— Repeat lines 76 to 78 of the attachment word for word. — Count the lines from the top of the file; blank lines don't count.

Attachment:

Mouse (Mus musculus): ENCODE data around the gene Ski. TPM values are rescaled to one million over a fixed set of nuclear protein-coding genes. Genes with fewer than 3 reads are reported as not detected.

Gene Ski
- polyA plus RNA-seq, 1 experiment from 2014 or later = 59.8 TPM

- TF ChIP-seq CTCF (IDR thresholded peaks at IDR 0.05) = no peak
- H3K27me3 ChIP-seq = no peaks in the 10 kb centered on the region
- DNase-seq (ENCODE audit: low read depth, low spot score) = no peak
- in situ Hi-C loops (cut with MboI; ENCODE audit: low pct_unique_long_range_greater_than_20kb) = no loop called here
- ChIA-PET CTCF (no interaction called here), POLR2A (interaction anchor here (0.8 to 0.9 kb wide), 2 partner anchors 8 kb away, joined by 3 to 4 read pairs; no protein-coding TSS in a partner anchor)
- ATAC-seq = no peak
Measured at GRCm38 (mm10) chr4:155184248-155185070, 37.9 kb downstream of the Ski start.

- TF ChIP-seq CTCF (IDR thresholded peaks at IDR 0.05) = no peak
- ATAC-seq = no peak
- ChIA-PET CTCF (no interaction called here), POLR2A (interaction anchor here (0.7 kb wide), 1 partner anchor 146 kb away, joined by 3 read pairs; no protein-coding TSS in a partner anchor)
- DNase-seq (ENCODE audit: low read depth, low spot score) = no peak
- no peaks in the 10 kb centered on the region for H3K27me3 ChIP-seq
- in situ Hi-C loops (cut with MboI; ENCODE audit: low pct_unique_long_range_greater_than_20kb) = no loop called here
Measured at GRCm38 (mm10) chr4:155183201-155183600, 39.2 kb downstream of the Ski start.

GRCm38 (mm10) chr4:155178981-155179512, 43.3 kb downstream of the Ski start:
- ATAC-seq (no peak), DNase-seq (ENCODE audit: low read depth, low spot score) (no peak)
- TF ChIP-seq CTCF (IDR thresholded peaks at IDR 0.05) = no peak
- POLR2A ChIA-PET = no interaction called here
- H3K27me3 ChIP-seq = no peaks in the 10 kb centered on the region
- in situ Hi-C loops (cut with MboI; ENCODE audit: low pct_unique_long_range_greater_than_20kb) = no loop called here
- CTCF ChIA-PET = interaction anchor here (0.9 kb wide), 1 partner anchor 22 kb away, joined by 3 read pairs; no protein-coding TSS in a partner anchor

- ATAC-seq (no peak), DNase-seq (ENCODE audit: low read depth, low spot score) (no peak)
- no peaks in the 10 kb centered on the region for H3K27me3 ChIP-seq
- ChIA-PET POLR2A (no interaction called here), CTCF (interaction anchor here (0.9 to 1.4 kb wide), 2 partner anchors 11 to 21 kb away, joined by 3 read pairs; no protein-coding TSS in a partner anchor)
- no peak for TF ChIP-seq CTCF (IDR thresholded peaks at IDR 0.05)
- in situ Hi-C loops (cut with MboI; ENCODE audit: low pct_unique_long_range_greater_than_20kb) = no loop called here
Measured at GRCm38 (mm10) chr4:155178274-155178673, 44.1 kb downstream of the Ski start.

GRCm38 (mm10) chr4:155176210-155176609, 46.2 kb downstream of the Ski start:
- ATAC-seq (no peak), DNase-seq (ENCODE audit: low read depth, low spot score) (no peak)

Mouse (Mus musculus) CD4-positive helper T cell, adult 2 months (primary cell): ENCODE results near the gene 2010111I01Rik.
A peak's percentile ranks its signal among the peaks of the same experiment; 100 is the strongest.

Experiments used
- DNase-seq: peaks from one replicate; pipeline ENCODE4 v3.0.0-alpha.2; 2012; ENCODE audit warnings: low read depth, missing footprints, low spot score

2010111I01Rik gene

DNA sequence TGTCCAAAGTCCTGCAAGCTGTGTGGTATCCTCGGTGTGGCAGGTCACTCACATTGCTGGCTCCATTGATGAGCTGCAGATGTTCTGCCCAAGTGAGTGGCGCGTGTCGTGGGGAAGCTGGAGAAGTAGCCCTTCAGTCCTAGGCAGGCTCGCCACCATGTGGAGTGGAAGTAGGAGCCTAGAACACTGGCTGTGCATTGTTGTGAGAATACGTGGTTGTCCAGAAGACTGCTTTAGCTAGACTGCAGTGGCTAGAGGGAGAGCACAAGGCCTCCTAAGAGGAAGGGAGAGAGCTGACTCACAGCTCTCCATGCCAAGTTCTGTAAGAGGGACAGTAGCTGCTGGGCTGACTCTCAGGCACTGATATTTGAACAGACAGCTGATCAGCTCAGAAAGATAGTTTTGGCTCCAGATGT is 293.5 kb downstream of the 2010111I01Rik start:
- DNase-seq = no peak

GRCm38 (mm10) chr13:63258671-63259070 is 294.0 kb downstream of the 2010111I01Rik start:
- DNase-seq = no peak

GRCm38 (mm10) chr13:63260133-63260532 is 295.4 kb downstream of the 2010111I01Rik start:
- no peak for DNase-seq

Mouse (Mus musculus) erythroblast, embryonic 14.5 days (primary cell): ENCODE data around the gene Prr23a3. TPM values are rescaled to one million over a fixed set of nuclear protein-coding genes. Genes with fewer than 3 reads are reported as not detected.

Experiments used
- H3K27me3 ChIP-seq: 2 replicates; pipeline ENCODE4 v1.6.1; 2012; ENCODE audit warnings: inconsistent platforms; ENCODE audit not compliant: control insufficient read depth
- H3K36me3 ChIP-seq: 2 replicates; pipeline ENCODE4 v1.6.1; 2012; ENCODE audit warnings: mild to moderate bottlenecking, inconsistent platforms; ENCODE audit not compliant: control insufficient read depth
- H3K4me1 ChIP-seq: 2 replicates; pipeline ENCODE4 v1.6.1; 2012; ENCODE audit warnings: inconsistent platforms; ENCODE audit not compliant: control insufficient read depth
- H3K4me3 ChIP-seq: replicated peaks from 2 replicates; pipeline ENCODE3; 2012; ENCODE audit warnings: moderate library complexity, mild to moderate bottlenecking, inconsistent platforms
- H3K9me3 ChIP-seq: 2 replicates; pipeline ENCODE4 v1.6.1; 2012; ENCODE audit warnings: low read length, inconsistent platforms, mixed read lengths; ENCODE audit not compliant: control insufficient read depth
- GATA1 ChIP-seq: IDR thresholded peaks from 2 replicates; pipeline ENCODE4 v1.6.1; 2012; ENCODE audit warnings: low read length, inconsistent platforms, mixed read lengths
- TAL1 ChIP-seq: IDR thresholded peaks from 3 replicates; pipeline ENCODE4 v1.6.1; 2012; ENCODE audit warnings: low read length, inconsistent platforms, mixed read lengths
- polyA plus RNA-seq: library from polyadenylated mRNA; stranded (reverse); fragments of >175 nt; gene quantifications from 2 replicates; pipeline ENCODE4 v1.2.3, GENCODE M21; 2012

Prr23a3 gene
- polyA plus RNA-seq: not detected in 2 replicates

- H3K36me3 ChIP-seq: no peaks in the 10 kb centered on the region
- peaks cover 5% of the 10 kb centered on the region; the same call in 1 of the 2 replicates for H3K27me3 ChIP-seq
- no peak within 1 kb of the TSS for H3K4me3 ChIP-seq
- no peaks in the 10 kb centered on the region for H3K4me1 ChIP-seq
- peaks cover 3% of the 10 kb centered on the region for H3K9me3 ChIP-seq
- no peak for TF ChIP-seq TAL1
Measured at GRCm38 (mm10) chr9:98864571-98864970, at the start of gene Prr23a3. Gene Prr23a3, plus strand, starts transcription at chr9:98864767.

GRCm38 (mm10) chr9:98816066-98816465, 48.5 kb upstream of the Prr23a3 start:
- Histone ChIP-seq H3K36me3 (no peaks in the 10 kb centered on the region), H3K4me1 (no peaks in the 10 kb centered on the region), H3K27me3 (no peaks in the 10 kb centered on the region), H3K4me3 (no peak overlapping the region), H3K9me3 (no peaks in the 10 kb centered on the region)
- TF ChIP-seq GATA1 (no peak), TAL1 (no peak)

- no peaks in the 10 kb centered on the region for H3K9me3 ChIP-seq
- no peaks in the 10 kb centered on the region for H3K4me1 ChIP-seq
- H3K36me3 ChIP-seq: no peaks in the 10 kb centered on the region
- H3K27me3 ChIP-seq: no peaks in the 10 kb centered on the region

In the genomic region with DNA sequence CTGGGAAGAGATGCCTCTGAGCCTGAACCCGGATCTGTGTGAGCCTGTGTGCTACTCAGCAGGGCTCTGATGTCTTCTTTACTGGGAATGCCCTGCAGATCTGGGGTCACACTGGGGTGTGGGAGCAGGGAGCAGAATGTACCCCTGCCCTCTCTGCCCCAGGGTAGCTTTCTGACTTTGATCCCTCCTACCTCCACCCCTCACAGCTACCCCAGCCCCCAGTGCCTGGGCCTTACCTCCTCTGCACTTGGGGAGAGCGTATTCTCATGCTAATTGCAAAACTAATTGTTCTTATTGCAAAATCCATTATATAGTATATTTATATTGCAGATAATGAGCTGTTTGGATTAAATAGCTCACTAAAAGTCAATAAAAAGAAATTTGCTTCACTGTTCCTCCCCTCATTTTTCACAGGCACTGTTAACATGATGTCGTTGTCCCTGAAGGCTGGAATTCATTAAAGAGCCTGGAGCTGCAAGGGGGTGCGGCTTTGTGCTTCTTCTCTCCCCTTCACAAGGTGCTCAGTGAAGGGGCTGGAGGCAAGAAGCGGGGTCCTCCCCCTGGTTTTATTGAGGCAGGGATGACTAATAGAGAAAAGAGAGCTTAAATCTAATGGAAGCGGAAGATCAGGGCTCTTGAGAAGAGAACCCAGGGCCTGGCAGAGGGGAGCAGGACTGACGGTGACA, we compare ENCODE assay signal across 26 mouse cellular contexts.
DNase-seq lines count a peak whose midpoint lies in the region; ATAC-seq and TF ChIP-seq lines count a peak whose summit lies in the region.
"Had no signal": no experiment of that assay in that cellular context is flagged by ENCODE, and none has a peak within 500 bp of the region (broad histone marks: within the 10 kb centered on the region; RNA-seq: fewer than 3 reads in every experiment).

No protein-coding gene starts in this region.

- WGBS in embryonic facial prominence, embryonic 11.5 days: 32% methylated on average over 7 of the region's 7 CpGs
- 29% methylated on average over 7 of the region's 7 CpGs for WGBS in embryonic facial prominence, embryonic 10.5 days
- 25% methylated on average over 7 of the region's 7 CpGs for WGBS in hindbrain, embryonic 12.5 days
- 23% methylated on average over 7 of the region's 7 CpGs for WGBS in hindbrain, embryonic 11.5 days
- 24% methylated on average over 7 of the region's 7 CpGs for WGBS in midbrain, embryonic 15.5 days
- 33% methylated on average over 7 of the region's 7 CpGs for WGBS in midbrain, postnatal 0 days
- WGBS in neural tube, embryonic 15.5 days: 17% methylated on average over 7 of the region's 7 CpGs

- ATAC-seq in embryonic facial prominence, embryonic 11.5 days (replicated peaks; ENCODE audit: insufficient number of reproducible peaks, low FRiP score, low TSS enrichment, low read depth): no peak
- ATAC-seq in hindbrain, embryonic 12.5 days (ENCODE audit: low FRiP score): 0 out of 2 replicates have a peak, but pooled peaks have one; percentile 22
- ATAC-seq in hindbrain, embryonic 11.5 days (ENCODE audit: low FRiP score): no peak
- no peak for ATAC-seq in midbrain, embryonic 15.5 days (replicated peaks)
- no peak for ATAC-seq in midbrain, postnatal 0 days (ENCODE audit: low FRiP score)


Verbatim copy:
- 25% methylated on average over 7 of the region's 7 CpGs for WGBS in hindbrain, embryonic 12.5 days
- 23% methylated on average over 7 of the region's 7 CpGs for WGBS in hindbrain, embryonic 11.5 days
- 24% methylated on average over 7 of the region's 7 CpGs for WGBS in midbrain, embryonic 15.5 days